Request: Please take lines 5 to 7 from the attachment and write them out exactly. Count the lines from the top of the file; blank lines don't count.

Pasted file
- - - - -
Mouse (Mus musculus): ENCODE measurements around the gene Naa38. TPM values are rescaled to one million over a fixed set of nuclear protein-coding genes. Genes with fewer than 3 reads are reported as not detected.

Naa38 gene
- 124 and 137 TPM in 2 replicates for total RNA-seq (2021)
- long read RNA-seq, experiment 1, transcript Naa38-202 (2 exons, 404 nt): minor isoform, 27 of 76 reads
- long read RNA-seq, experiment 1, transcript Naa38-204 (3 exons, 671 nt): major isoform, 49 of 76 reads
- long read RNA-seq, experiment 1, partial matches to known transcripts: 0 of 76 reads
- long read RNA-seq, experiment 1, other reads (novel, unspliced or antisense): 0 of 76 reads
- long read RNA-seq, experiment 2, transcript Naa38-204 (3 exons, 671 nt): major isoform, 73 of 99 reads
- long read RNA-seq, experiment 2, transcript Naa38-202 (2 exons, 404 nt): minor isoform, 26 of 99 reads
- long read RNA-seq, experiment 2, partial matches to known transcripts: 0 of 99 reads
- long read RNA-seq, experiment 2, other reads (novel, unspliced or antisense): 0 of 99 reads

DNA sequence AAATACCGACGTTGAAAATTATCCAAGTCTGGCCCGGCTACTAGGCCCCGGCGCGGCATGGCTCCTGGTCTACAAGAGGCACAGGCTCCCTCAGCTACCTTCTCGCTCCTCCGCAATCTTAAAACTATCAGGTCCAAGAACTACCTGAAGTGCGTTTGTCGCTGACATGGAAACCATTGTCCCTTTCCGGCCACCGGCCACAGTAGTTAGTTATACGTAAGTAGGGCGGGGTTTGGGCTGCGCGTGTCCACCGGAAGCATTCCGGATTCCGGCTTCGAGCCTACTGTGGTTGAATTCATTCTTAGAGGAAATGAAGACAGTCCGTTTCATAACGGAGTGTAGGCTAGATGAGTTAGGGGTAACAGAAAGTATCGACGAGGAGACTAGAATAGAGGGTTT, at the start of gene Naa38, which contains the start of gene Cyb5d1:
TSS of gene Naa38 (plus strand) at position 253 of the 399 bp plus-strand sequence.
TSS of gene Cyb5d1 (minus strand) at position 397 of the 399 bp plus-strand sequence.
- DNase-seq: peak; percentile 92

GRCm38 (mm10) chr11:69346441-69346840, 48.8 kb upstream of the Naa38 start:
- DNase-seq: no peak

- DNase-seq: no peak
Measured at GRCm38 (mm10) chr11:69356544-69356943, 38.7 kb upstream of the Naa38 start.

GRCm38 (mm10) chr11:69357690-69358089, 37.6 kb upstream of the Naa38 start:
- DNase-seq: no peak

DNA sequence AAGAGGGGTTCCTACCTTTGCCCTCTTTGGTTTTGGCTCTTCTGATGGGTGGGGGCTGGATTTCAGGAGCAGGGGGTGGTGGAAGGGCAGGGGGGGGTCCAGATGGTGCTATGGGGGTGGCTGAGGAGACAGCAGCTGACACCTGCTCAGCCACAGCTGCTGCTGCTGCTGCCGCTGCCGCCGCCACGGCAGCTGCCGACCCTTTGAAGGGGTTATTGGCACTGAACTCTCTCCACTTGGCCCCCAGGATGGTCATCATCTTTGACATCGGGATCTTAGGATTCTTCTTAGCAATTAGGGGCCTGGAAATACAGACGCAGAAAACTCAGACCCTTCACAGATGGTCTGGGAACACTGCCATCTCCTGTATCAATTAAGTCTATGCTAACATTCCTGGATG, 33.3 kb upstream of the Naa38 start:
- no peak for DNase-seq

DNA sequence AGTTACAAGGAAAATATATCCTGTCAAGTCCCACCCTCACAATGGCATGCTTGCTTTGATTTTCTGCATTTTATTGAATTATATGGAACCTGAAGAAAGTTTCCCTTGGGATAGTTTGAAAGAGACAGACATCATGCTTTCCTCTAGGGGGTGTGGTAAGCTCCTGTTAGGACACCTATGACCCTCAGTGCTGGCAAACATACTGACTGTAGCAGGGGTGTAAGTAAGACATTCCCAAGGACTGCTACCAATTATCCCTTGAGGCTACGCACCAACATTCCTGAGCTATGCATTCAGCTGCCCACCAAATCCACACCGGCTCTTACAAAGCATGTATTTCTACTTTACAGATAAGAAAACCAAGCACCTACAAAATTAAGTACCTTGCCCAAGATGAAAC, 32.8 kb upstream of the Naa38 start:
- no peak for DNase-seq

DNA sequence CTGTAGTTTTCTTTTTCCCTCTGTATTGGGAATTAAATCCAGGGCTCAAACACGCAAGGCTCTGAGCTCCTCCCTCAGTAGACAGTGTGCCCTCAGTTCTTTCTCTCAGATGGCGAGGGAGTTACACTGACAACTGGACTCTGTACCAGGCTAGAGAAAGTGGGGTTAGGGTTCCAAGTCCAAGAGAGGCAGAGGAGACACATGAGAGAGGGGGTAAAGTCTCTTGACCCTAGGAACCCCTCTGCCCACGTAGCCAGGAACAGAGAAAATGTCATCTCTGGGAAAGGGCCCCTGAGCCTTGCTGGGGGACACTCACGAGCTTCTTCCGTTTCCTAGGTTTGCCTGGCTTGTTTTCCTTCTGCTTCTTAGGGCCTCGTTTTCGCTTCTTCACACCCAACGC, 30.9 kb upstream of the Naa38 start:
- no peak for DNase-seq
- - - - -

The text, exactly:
- long read RNA-seq, experiment 1, transcript Naa38-204 (3 exons, 671 nt): major isoform, 49 of 76 reads
- long read RNA-seq, experiment 1, partial matches to known transcripts: 0 of 76 reads
- long read RNA-seq, experiment 1, other reads (novel, unspliced or antisense): 0 of 76 reads